It is starting to look like the free ride is coming to an end. In an attempt to lead a revolution of new artists against the free distribution of music, Thom Yorke and Nigel Godrich pulled all Atoms For Peace
songs from Spotify. They have publicly denounced the music-streaming platform (via twitter
), and claim that Spotify's payment policy screws the little guy. According to the Radiohead/Atoms For Peace creators, if something is not done to stop this exploitation of artists it could mean the death of great music forever.
It would be a great step forward for the entire industry if it can get people to pay for music again. They are almost there too. For those who do not have the computer savvy to efficiently download music, Spotify is one of the most accessible outlets to listen for free. Limewire is dead, torrents carry viruses, and YouTube URL conversion sites are increasingly facing more restrictions. Spotify is prevalent, but it is not the only streaming service out there. Rhapsody, Pandora, and the new iTunes Radio all provide extremely similar services. It will be interesting to see if Yorke's fight will continue to all of these platforms, or if it will succumb to the new reality the music industry has entered in to. For a guy like me, buying music is slowly returning to the forefront of my acquisition tactics. If there is a mass exodus from Spotify and other streaming services, it may become my only option.
The argument Yorke and Godrich make is that streaming a group like Pink Floyd's entire catalogue is perfectly fine because millions of dollars have already been made off of their music. They say that Spotify pays too little to new artists whose albums stream in low numbers. While Yorke and Godrich are crusading for a just cause, asserting that studio album sales and radio plays are the sole ways to be successful in the music industry is absurd. Musicians need to be compensated for their work. No one is debating that. But are free streaming platforms and file-sharing databases the enemy to commercial success, or just a misunderstood ally?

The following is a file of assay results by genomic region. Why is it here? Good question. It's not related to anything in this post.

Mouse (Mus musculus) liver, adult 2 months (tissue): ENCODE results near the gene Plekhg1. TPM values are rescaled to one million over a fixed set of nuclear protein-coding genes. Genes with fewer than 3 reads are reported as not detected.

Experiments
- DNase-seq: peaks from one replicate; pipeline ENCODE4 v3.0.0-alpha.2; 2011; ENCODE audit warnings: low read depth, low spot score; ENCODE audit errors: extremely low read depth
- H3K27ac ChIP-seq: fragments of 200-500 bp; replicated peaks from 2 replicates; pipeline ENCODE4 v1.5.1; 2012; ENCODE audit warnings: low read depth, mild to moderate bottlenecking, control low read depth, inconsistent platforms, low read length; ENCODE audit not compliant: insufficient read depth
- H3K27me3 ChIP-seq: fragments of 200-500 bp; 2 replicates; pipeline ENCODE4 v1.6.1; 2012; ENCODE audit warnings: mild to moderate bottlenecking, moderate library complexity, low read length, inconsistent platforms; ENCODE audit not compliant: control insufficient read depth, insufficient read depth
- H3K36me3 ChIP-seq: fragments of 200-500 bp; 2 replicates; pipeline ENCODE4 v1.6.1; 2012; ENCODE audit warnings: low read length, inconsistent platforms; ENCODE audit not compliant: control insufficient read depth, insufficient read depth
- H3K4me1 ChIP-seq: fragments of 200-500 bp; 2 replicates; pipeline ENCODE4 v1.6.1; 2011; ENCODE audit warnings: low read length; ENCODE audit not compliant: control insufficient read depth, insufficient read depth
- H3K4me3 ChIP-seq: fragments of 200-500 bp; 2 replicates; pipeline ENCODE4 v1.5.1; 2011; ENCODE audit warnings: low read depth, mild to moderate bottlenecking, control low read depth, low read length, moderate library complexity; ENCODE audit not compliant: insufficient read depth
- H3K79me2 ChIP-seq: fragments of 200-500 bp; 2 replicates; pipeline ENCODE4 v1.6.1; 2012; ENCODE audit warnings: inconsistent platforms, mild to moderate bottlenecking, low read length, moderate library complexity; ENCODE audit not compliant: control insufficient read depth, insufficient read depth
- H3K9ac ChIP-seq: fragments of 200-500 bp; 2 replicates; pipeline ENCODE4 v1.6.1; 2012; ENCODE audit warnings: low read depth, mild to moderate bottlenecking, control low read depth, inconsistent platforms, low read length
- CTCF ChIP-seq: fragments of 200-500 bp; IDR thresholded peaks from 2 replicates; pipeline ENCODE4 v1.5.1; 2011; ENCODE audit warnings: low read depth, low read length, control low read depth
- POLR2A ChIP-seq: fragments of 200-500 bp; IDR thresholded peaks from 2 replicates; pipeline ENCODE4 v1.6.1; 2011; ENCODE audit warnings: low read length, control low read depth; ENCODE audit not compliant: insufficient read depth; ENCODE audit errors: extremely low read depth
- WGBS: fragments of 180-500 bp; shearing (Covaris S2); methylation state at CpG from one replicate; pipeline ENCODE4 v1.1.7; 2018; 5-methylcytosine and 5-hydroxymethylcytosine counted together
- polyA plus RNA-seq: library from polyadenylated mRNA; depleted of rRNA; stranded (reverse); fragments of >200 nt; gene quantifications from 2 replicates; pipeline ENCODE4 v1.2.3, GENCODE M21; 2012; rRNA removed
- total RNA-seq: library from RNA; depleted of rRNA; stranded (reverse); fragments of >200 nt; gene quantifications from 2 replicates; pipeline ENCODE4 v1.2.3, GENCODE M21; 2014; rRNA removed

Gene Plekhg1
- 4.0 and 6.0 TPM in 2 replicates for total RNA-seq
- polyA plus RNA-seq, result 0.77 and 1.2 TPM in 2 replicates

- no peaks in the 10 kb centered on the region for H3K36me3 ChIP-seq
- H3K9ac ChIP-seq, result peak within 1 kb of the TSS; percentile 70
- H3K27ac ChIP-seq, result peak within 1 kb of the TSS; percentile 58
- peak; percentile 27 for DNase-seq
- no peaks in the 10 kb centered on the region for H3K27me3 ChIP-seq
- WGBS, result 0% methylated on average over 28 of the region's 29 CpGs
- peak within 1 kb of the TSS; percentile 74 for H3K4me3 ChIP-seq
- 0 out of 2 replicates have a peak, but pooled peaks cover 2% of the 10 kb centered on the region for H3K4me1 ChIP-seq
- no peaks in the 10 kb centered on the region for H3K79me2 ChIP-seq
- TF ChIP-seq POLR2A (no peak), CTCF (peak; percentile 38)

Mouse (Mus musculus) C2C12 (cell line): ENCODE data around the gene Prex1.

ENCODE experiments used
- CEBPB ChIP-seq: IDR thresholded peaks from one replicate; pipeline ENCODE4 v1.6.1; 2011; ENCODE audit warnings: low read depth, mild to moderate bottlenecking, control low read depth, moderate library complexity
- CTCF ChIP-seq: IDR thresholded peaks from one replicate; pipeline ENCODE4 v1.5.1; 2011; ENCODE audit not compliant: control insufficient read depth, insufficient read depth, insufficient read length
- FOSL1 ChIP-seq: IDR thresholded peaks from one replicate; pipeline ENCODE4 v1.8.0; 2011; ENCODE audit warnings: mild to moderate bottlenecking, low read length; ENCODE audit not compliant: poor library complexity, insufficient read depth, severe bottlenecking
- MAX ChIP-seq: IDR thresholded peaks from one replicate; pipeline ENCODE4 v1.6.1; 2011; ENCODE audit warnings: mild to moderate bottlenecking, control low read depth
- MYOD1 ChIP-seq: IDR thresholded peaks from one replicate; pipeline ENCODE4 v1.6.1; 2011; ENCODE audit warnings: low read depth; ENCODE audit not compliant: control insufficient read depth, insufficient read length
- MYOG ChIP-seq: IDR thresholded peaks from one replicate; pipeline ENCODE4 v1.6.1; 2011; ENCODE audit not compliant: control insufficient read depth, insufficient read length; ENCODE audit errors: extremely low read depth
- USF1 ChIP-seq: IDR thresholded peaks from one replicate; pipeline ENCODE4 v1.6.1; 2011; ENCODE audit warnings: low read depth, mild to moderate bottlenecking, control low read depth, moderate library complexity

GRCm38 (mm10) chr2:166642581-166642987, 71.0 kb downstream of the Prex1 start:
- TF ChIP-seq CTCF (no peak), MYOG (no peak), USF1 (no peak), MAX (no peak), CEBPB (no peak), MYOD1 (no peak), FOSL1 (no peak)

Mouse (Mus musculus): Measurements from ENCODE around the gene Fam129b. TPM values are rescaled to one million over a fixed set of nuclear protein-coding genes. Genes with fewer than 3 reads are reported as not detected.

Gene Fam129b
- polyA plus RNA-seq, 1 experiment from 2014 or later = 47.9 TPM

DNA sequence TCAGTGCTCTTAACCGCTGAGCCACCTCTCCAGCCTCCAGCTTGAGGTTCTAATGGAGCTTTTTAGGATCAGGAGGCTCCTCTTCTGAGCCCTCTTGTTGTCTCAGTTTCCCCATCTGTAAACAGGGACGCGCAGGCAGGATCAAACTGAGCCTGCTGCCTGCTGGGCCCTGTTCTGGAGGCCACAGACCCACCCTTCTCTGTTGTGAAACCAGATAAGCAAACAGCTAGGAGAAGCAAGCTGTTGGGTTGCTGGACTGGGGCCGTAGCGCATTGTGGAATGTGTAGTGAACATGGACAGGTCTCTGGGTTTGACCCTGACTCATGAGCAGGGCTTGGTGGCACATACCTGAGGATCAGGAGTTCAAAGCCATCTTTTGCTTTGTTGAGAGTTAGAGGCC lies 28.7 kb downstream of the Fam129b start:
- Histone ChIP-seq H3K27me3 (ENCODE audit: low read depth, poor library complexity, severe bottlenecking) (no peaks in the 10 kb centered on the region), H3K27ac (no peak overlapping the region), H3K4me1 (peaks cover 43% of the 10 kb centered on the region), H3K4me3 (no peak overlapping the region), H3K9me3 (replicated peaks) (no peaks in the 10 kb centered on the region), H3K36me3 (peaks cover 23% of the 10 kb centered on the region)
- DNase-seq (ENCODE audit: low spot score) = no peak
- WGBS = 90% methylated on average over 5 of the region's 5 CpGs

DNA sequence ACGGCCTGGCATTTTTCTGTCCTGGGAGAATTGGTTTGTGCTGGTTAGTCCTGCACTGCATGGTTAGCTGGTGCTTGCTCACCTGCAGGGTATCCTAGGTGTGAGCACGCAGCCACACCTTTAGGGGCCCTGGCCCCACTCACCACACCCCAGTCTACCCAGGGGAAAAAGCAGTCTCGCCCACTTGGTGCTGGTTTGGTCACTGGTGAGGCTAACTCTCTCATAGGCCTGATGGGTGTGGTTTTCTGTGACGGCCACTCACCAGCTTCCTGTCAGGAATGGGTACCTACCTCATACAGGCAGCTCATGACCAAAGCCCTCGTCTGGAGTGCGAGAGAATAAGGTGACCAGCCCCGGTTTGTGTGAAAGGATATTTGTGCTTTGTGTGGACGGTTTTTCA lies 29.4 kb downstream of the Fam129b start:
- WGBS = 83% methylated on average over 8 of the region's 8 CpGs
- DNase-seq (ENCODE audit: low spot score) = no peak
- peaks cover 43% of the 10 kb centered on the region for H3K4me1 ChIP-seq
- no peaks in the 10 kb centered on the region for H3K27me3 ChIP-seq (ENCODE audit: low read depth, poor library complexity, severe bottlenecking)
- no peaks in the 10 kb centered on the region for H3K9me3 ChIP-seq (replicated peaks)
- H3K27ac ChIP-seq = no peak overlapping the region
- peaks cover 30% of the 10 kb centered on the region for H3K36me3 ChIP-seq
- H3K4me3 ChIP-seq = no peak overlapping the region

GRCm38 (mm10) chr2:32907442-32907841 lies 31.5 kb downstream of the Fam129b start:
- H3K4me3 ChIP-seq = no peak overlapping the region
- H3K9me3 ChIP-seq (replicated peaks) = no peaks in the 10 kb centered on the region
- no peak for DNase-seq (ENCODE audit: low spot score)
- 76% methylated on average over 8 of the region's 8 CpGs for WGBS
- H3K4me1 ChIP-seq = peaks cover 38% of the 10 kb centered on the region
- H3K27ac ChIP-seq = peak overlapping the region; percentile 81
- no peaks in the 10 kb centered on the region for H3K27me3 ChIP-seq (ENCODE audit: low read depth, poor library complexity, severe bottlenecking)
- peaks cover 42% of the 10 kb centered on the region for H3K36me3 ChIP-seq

Godrich claims that a landmark in Rock n' Roll history, Pink Floyd's The Dark Side of the Moon
, may have never been created if Spotify existed in 1973. While it is irrelevant to rewrite the past, what would he say about another landmark, Workingman's Dead
? The Grateful Dead gave their music away for free when they started out and still lived to see the 21st Century (given that the only remaining members are Phil Lesh and Bob Weir). They taught us that there are a number of ways to get paid other than albums sales. For bands like this, developing a large following has proven to be very lucrative. There is an enormous potential value in spreading new music to the public for free. However, every band that tries it will not have the same success as The Dead. Live streaming is a beast that has not been dealt with before. For some people, it completely overshadows the idea of actually owning a copy of an album. Giving out music for free can be a useful marketing technique, but in today's landscape it has become harder and harder for bands to survive without a certain level of revenue from albums sales.
One of the most important things for an up-and-coming group is exposure. For non-traditional bands it may be difficult to find airplay on the radio, and unless there is a super catchy chorus somewhere on the record they can kiss a commercial or movie endorsement good bye. Spotify may not be shelling out enough cash to sapling groups, but it can begin to develop the single most valuable asset for them - fans. If Yorke's rebellion catches fire then perhaps live streaming is on the way out. Maybe America's youth will have to go back to asking their parents to actually buy albums for them. For the artists' sake I hope that happens.